Background: Rheumatoid arthritis (RA) is a heterogeneous disease with unknown aetiology (1). The reported worldwide RA prevalence varies widely (2, 3), and it is unclear whether this is due to inconsistencies in defining populations or methodologies used to identify RA patients (3, 4). Accurate RA prevalence data are required to plan preventative, diagnostic, and management strategies to address raising health care service demands and costs associated with improved lifespan and level of disability (5, 6).
Objectives: To estimate the prevalence of RA from international population-based studies and investigate the influence of prevalence definition, data sources, classification criteria and geographical area on RA prevalence.
Methods: A systematic review of existing literature was performed using the Joanna Briggs Institute approach for the systematic review and Preferred Reporting Items for Systematic Reviews and Meta-Analyses guidelines. A search of ProQuest, MEDLINE, Web of Science, and EMBASE was undertaken to include population-based studies investigating RA prevalence between 1980 and 2019.
Results: Sixty published population-based studies met the inclusion criteria over the study period. The mean point-prevalence of RA was 0.56% (range 0.00% to 2.70%) between 1986 and 2014. The period-prevalence was 0.51% (range 0.05% to 1.9%) between 1955 and 2015. RA point- and period-prevalence was higher in urban settings than rural settings, (0.69% vs 0.48%) and (0.54% vs 0.25%), respectively. The mean point- and period-prevalence were 0.56% (SD=0.52) and 0.57% (SD=0.41) and were lower in sampling population studies than in larger population databases studies (0.60% (SD=0.27) and 0.44% (SD= 0.26)). The highest period-prevalence of RA was observed in linked databases (0.80%, SD=0.1) where RA diagnosis was validated by rheumatologists.
Conclusion: The average point- and period-prevalence of RA were 51/10,000 and 56/10,000 respectively. The RA prevalence was higher in urban areas than rural areas, suggesting an impact of environmental differences. Population database studies were more consistent than sampling studies, and linked databases appeared to provide the best estimate of RA period-prevalence when rheumatologists clinically verified RA.
References: Smolen JS, Aletaha D, Barton A, Burmester GR, Emery P, Firestein GS, et al. Rheumatoid arthritis. Nat Rev Dis Primers 2018;4:1-23.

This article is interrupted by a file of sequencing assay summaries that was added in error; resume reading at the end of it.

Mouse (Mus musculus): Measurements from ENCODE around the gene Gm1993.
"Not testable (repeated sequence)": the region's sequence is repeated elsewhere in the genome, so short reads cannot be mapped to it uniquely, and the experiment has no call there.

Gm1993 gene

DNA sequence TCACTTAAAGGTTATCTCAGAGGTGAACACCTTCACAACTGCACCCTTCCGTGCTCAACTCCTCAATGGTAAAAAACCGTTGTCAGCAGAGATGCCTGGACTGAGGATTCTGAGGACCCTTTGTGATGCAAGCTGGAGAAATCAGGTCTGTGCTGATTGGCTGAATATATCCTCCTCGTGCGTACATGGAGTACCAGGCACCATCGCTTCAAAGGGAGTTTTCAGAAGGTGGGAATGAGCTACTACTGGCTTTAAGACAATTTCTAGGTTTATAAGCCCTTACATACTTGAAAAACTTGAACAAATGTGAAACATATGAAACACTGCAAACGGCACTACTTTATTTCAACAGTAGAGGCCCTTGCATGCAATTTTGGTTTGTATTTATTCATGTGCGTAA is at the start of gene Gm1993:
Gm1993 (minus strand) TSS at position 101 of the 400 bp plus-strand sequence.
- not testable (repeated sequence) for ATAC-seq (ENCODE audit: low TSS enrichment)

Tobon GJ, Youinou P, Saraux A. The environment, geo-epidemiology, and autoimmune disease: Rheumatoid arthritis. Journal of Autoimmunity 2010;35:10-4.
Shapira Y, Agmon-Levin N, Shoenfeld Y. Geoepidemiology of autoimmune rheumatic diseases. Nature reviews Rheumatology 2010;6:468-76.
Carmona L, Cross M, Williams B, Lassere M, March L. Rheumatoid arthritis. Best Pract Res Clin Rheumatol 2010;24:733-45.
Kvien TK. Epidemiology and burden of illness of rheumatoid arthritis. Pharmacoeconomics 2004;22:1-12.
Uhlig T, Moe RH, Kvien TK. The burden of disease in rheumatoid arthritis. Pharmacoeconomics 2014;32:841-51.
Acknowledgments: Khalid Almutairi was supported by an Australian Government Research Training Program PhD Scholarship at the University of Western Australia (UWA).
We acknowledge senior librarian Samantha Blake (SB) for her help within the scope of UWA library support services for systematic reviewers.
Disclosure of Interests: Khalid Almutairi: None declared, Johannes (“Hans”) Nossent Speakers bureau: Janssen, David Preen: None declared, Helen Keen Speakers bureau: Pfizer Austrlaia, Abbvie Australia, Charles Inderjeeth Grant/research support from: UCB Australia, Speakers bureau: Eli Lilly
Statistics from Altmetric.com
If you wish to reuse any or all of this article please use the link below which will take you to the Copyright Clearance Center’s RightsLink service. You will be able to get a quick price and instant permission to reuse the content in many different ways.